Knowledge is too important to leave in the hands of the bosses.
The Labour Research Service (LRS) was started in 1986 in South Africa in the midst of a state of emergency.
The primary aim of the LRS was to strengthen the collective bargaining capacity of trade unions through the provision of accessible and relevant economic and financial research and information.
The LRS was preceded by the Cape Town Trade Union Library, which had been established in 1983 to provide worker education.
The Cape Town Trade Union Library was renamed the Trade Union Library and Education Center and later merged with the LRS in 1999.
During the first (foundational) phase, the LRS established its core activities and client base. The primary aim of the organisation was to help build a modern trade union movement in South Africa, which at that time was still very young and under-resourced.
The LRS selected an organisational structure that was under union control, which indicated its wish to support and acknowledge trade union authority.
During this period, trade unions relied extensively on the LRS for many activities, including compiling of reports on companies that could be used in wage negotiations, running training courses, consultations and the provision of specialised reports on, for example, macroeconomic data.
In 1987, the Actual Wage Rate Database (AWARD) was started. The database, which is still operational, collected all information on wage agreements and wage legislation in South Africa.
The LRS grew during this period, with more unions joining as members. The LRS collected, analysed and disseminated information for member unions to use in the bargaining process. The organisation had carved out a niche for itself as a labour support organisation.
As the labour movement continued to grow in numbers and sophistication, so too did the quality of information that trade unions required. Unions were increasingly requesting specialist knowledge of particular industries.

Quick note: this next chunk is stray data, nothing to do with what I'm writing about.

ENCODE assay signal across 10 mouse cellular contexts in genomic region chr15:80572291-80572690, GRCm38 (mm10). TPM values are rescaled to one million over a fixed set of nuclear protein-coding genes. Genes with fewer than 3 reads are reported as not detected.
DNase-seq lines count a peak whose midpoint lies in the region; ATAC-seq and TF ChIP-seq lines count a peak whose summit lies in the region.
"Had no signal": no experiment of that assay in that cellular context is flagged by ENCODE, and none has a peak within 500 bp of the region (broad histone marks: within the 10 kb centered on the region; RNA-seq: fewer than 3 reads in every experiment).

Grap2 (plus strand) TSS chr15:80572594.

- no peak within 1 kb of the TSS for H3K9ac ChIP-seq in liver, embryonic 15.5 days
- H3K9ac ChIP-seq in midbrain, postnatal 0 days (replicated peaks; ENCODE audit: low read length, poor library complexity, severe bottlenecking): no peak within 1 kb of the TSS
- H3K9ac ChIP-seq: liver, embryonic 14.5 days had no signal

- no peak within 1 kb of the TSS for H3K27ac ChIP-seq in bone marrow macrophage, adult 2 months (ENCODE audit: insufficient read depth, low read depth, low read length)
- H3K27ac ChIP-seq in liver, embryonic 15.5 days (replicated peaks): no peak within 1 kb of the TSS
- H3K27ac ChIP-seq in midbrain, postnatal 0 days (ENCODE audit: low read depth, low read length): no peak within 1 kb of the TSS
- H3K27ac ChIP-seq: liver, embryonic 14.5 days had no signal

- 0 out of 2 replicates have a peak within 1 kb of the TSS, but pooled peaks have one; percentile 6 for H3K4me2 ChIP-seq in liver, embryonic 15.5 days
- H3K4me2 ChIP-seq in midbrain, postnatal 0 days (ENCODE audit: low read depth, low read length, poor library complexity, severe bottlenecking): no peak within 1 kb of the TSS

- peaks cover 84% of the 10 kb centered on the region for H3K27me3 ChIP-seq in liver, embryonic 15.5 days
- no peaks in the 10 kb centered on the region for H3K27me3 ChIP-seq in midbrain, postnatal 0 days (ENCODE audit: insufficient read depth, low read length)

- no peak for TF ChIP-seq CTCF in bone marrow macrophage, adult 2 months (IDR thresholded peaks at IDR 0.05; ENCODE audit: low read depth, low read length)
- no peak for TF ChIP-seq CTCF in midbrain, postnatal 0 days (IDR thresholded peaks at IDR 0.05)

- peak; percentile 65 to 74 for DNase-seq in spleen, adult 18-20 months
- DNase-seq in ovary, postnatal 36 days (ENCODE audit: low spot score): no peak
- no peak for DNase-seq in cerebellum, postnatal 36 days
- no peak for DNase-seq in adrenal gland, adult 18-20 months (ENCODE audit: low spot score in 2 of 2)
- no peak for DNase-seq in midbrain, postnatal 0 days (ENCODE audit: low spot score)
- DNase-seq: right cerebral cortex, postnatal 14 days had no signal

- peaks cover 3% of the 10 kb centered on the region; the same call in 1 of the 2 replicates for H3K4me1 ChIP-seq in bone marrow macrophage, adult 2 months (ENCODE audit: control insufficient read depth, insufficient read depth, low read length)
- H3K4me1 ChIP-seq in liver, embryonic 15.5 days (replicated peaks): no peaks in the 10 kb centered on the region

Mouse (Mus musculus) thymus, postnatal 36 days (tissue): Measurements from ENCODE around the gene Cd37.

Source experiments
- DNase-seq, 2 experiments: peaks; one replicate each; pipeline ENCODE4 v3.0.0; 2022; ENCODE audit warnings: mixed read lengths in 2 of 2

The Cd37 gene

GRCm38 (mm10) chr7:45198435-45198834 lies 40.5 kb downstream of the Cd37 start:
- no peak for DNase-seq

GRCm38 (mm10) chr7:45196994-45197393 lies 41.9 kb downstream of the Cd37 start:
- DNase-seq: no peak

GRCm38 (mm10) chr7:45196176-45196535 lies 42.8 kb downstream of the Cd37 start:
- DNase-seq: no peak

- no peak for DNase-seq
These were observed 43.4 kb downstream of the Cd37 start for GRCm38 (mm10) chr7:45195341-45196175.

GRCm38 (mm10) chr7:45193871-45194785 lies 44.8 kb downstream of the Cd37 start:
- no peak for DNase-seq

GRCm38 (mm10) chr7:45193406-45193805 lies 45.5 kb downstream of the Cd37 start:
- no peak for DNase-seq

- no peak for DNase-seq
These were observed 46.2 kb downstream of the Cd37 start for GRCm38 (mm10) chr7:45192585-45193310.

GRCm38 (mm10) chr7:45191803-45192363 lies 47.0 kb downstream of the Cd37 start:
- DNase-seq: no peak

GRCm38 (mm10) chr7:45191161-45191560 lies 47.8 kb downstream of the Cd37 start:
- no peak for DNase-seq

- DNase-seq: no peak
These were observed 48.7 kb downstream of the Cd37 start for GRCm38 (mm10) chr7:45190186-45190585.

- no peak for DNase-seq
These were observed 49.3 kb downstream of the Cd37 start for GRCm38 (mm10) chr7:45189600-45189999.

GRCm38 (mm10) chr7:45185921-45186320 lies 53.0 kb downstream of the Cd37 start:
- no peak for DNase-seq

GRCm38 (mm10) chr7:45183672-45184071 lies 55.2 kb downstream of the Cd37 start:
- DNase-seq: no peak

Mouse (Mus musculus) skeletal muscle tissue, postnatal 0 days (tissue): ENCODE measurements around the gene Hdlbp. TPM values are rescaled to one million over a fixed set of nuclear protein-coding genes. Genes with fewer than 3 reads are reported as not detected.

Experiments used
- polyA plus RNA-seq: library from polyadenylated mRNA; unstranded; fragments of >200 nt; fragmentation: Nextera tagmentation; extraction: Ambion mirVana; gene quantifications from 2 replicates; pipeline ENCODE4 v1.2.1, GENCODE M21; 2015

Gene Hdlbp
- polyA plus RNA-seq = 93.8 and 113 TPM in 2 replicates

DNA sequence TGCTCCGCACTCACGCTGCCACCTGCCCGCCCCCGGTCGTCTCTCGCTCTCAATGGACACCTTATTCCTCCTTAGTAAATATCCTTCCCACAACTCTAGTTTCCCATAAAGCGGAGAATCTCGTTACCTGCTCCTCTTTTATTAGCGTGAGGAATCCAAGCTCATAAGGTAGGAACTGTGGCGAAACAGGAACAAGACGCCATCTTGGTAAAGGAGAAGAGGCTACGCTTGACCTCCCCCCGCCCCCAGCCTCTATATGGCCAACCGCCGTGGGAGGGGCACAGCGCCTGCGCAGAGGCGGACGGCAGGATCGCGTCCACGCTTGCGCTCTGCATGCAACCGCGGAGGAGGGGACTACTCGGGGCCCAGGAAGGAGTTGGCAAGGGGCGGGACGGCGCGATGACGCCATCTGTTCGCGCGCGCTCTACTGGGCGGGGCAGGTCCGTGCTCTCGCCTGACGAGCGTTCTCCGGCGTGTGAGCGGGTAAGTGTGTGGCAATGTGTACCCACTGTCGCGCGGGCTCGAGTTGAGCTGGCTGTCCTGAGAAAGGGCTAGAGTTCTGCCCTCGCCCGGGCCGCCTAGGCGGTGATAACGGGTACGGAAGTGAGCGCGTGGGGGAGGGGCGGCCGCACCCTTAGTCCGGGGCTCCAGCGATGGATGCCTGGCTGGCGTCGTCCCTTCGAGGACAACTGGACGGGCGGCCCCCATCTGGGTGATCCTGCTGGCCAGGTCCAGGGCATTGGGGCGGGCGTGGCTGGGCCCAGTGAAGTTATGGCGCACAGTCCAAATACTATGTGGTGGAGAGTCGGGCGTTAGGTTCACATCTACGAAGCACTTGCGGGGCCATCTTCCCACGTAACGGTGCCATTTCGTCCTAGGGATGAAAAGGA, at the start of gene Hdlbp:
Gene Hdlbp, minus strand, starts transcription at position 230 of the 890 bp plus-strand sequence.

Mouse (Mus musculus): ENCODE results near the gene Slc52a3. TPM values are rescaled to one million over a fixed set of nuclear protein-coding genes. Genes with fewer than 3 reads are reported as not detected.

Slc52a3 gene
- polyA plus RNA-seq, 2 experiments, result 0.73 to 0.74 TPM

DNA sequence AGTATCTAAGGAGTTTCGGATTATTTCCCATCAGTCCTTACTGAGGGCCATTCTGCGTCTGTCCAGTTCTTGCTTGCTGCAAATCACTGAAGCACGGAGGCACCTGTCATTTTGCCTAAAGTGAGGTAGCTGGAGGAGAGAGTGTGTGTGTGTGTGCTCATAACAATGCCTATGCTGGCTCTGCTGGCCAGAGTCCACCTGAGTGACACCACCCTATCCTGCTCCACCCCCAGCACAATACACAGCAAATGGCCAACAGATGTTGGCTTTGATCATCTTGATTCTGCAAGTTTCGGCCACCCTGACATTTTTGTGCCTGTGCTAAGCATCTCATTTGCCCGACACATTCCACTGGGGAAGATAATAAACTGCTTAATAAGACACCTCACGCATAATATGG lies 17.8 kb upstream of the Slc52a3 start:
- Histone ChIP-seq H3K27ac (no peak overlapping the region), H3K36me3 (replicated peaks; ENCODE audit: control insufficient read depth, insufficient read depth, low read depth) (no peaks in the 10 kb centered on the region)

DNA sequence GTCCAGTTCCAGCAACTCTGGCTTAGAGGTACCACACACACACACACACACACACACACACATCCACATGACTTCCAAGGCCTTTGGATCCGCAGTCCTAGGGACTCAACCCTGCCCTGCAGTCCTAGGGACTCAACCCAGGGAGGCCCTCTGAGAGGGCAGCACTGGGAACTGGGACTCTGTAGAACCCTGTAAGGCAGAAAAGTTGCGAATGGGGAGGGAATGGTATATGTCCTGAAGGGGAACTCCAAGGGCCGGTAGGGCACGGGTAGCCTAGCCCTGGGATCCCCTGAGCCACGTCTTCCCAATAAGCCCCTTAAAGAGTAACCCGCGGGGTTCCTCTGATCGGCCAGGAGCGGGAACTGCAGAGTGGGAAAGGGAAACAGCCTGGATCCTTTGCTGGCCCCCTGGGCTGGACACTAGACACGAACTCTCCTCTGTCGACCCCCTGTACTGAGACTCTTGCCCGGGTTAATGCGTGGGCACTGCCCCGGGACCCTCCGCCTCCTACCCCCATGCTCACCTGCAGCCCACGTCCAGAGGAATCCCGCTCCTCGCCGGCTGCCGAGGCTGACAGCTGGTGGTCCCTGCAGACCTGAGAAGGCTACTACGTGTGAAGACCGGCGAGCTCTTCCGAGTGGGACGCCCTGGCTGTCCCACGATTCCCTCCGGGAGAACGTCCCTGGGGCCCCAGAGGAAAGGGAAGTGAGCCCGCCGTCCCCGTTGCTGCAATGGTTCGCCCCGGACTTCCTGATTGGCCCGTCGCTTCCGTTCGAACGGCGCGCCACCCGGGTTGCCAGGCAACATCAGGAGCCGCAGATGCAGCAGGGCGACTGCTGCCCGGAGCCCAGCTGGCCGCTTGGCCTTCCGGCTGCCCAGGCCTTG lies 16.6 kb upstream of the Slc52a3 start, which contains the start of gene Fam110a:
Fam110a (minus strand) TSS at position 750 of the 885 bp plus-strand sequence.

The LRS saw several significant developments during this phase. The organisation launched two regular periodicals - The Bargaining Monitor, which was produced monthly, and the annual Bargaining Indicators. Another milestone for the LRS was the expansion into financial services sector. This began with the setting up of the Community Growth Fund (CGF), a union directed unit trust that was administered by a leading financial house. The CGF was South Africa’s first socially responsible investment fund.
Funding for the LRS in foundational phase was primarily through fraternal overseas trade unions and trade union federations. The LRS required member unions to pay a small, annual membership fee in order to qualify for its services.
The Second Phase – 1993 -1998
This was a transitional time in South Africa, as the political and economic climate began to change.
The role of trade unions was changing dramatically, as they emerged as a powerful and legitimate force in South African society. However, it was also the time of accelerated “brain drain” away from the trade union movement into government and business.
Labour support organisations were greatly affected by the occurring changes. Before 1994, foreign donors weren’t allowed to donate money directly to trade unions in the country. But, with a new democracy, trade unions started getting external funding directly rather than through labour NGOs. The challenge for labour NGOs was how to raise funds to support their work.
The LRS responded through many mechanisms, such as setting up the entrepreneurial venture, LRS financial Services (Pty) Ltd, which was later delinked from the organisation because financial services and research didn’t work well together.
As such, the organisation moved towards self-sufficiency of projects. In order to reach self-sufficiency, hard decisions related to which projects to keep were considered. Casualties included in-house training of shop stewards and union negotiators, stopping of the production of “Trustees Digest” as well as the merging of the LRS with the Trade Union Library and Education Centre (TULEC). The merger with TULEC, which shared the same premises, office facilities and networks with LRS, was finished in 1999.
In terms of research output, the 1994 election dislocated union work considerably and reduced the demand for trade bargaining reports. However, by 1995, things had begun to normalise and it was business as usual for the LRS.
Political democracy opened doors for the struggle for economic freedom, and trade unions became engaged in policymaking. The LRS adjusted to these needs and increased its participation in economic policy research.
The new Labour Relations Act provided for disclosure of information of companies and was likely to lead to more centralised bargaining. This change in legislation was accompanied by a shift in emphasis toward corporate governance issues, with the unions demanding increased information related to governance.